Applied sciences to prepare for this capstone assignment-draft mini

 

As you continue in your professional career, you will have many opportunities to learn through interacting with your peers. This week, you will complete Assignment 3-the first draft of your Mini Literature Review and share it with your colleagues. Next week, you will offer feedback on your colleagues’ work. Be sure to think about how to communicate your feedback in a professional and constructive manner.

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RESOURCES

 

To prepare for this Capstone Assignment-Draft Mini Literature Review:

  1. Finish writing your Draft Mini Literature Review that you began last week and submit it by Day 7 to both the Week 4/5 Capstone Project Discussion Forum and Week 4 Project link (Your draft literature review should be submitted twice-in these 2 different areas)
  2. Read the Peer Feedback Rubric provided in the Learning Resources. Be prepared to use the rubric to guide your critique of your classmates’ Mini Literature Reviews. This will be submitted next week (by Day 2 of Week 5)

 You will upload your Draft Mini Literature Review to the Week 4 Project submission link and also to the Week 4/5 Capstone Project Discussion Forum on the next page. (Your draft literature review should be uploaded in both of these places.) 

Capstone Project: Annotated Bibliography

Nadine Teasley

Walden University

Capstone

July 26, 2023

Capstone Project: Annotated Bibliography

Capstone Project Topic

Behavioral and Historical Factors That Contribute To Resistance to Vaccination among the African Americans in the United States

Annotated Bibliography

Dubé, È. Ward, J. K., Verger, P., & MacDonald, N. E. (2021). Vaccine hesitancy, acceptance, and anti-vaccination: trends and prospects for public health. Annu Rev Public Health, 42(1), 175–91.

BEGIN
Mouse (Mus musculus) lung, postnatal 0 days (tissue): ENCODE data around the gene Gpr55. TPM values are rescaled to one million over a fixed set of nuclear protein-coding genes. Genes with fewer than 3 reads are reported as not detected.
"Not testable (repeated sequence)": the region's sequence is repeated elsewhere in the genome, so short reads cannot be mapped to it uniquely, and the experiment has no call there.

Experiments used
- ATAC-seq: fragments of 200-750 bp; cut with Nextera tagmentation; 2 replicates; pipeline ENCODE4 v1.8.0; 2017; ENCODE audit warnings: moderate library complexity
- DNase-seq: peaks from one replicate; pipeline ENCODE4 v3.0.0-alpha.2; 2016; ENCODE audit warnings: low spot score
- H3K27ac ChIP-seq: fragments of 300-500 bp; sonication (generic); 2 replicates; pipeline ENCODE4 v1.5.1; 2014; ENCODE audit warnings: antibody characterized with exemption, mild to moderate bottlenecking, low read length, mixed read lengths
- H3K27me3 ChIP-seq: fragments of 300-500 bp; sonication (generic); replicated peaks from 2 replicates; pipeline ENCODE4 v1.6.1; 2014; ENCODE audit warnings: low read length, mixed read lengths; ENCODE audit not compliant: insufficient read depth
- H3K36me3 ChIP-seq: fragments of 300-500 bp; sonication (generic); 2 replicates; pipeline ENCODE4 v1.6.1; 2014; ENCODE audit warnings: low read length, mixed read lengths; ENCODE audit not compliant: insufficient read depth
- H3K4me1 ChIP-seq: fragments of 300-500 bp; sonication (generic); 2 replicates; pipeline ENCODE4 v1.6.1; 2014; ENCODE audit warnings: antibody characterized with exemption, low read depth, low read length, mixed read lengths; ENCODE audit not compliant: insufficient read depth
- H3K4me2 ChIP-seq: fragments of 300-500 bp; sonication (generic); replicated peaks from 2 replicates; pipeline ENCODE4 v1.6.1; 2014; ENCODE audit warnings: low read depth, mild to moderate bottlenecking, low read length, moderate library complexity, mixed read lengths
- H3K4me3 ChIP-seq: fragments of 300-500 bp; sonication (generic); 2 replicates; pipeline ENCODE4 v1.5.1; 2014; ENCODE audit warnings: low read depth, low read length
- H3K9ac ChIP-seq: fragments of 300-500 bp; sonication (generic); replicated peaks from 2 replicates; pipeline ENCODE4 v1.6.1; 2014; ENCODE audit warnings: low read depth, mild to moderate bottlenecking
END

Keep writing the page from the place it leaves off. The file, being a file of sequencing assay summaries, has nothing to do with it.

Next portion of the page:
The article’s authors assert that vaccination is a victim of its success. They noted that many people see vaccines as unnecessary and unsafe despite scientific evidence pointing the contrary. In 2019, the World Health Organization categorized vaccine resistance as one of the ten threats to global health. Anti-vaccination crusaders have been identified as the cause of increased resistance to vaccination. 

The article findings are important to my study because they present a non-racial overview of vaccine resistance among different communities. The authors explain the causes, consequences, and impacts of vaccination resistance to global health. The authors also conducted a literature review to highlight the gaps in the current knowledge on why people resist vaccination drives. 

Jamison, A. M., Quinn, S. C., & Freimuth, V. S. (2019). “You do not trust a government vaccine”: Narratives of institutional trust and influenza vaccination among African American and white adults. Social Science & Medicine, pp. 221, 87–94.

The article’s authors assert that confidence in vaccines highly relies on people’s trust in the vaccine and those who manufacture the vaccines. The authors reviewed the accounts of whites and black people on their trust in the people and systems managing vaccines. Data focused on influenza vaccine disparities between white and black adults. Findings indicate that many people, especially black, distrust vaccine manufacturing. 

The article’s findings are relevant to my project as they highlight some political and social issues that instigate the black community’s resistance or go slow on vaccinations. Black people do not trust government institutions and their motives when promoting vaccination drives. People opt to use vaccines because they trust the vaccine and the systems that handle it. 

Laurencin, C.T. (2021). Addressing Justified Vaccine Hesitancy in the Black Community. J. Racial and Ethnic Health Disparities 8, 543–546. https://doi.org/10.1007/s40615-021-01025-4